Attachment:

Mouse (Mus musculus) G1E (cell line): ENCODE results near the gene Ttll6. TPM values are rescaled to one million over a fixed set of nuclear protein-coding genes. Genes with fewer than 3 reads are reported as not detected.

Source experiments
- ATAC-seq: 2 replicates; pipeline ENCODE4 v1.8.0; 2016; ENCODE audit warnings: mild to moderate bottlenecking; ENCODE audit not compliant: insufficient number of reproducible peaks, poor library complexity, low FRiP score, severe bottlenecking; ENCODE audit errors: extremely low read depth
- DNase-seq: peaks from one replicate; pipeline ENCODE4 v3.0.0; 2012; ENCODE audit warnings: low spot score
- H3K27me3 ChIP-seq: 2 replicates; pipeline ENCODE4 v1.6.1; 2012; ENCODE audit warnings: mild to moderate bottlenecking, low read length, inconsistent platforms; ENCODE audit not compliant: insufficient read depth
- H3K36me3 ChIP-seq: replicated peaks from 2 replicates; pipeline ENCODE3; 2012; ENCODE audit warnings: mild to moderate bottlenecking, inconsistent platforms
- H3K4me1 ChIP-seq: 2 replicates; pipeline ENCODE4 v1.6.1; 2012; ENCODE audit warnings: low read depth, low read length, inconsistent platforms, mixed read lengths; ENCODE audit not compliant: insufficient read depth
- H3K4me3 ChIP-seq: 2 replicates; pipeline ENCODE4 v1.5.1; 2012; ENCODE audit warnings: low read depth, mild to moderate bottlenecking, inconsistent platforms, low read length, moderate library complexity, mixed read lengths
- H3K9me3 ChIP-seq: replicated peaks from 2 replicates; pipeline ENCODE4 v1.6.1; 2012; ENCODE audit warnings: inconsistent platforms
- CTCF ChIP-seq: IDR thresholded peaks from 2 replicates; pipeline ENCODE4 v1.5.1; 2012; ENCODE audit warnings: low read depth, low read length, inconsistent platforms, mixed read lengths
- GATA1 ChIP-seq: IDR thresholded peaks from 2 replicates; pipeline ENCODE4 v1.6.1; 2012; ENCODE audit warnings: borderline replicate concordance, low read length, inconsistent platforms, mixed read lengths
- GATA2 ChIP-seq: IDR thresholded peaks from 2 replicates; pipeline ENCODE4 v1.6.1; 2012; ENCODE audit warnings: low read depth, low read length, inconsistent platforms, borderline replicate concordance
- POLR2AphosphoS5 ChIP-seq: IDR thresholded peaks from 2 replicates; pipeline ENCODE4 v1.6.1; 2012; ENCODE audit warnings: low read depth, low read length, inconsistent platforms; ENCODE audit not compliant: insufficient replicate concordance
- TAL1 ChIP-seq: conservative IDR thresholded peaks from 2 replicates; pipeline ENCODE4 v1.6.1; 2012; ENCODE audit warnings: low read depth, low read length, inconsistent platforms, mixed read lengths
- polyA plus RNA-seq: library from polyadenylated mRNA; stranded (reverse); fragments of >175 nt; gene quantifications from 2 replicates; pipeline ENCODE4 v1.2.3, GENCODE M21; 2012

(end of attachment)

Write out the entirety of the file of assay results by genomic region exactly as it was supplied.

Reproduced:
Mouse (Mus musculus) G1E (cell line): ENCODE results near the gene Ttll6. TPM values are rescaled to one million over a fixed set of nuclear protein-coding genes. Genes with fewer than 3 reads are reported as not detected.

Source experiments
- ATAC-seq: 2 replicates; pipeline ENCODE4 v1.8.0; 2016; ENCODE audit warnings: mild to moderate bottlenecking; ENCODE audit not compliant: insufficient number of reproducible peaks, poor library complexity, low FRiP score, severe bottlenecking; ENCODE audit errors: extremely low read depth
- DNase-seq: peaks from one replicate; pipeline ENCODE4 v3.0.0; 2012; ENCODE audit warnings: low spot score
- H3K27me3 ChIP-seq: 2 replicates; pipeline ENCODE4 v1.6.1; 2012; ENCODE audit warnings: mild to moderate bottlenecking, low read length, inconsistent platforms; ENCODE audit not compliant: insufficient read depth
- H3K36me3 ChIP-seq: replicated peaks from 2 replicates; pipeline ENCODE3; 2012; ENCODE audit warnings: mild to moderate bottlenecking, inconsistent platforms
- H3K4me1 ChIP-seq: 2 replicates; pipeline ENCODE4 v1.6.1; 2012; ENCODE audit warnings: low read depth, low read length, inconsistent platforms, mixed read lengths; ENCODE audit not compliant: insufficient read depth
- H3K4me3 ChIP-seq: 2 replicates; pipeline ENCODE4 v1.5.1; 2012; ENCODE audit warnings: low read depth, mild to moderate bottlenecking, inconsistent platforms, low read length, moderate library complexity, mixed read lengths
- H3K9me3 ChIP-seq: replicated peaks from 2 replicates; pipeline ENCODE4 v1.6.1; 2012; ENCODE audit warnings: inconsistent platforms
- CTCF ChIP-seq: IDR thresholded peaks from 2 replicates; pipeline ENCODE4 v1.5.1; 2012; ENCODE audit warnings: low read depth, low read length, inconsistent platforms, mixed read lengths
- GATA1 ChIP-seq: IDR thresholded peaks from 2 replicates; pipeline ENCODE4 v1.6.1; 2012; ENCODE audit warnings: borderline replicate concordance, low read length, inconsistent platforms, mixed read lengths
- GATA2 ChIP-seq: IDR thresholded peaks from 2 replicates; pipeline ENCODE4 v1.6.1; 2012; ENCODE audit warnings: low read depth, low read length, inconsistent platforms, borderline replicate concordance
- POLR2AphosphoS5 ChIP-seq: IDR thresholded peaks from 2 replicates; pipeline ENCODE4 v1.6.1; 2012; ENCODE audit warnings: low read depth, low read length, inconsistent platforms; ENCODE audit not compliant: insufficient replicate concordance
- TAL1 ChIP-seq: conservative IDR thresholded peaks from 2 replicates; pipeline ENCODE4 v1.6.1; 2012; ENCODE audit warnings: low read depth, low read length, inconsistent platforms, mixed read lengths
- polyA plus RNA-seq: library from polyadenylated mRNA; stranded (reverse); fragments of >175 nt; gene quantifications from 2 replicates; pipeline ENCODE4 v1.2.3, GENCODE M21; 2012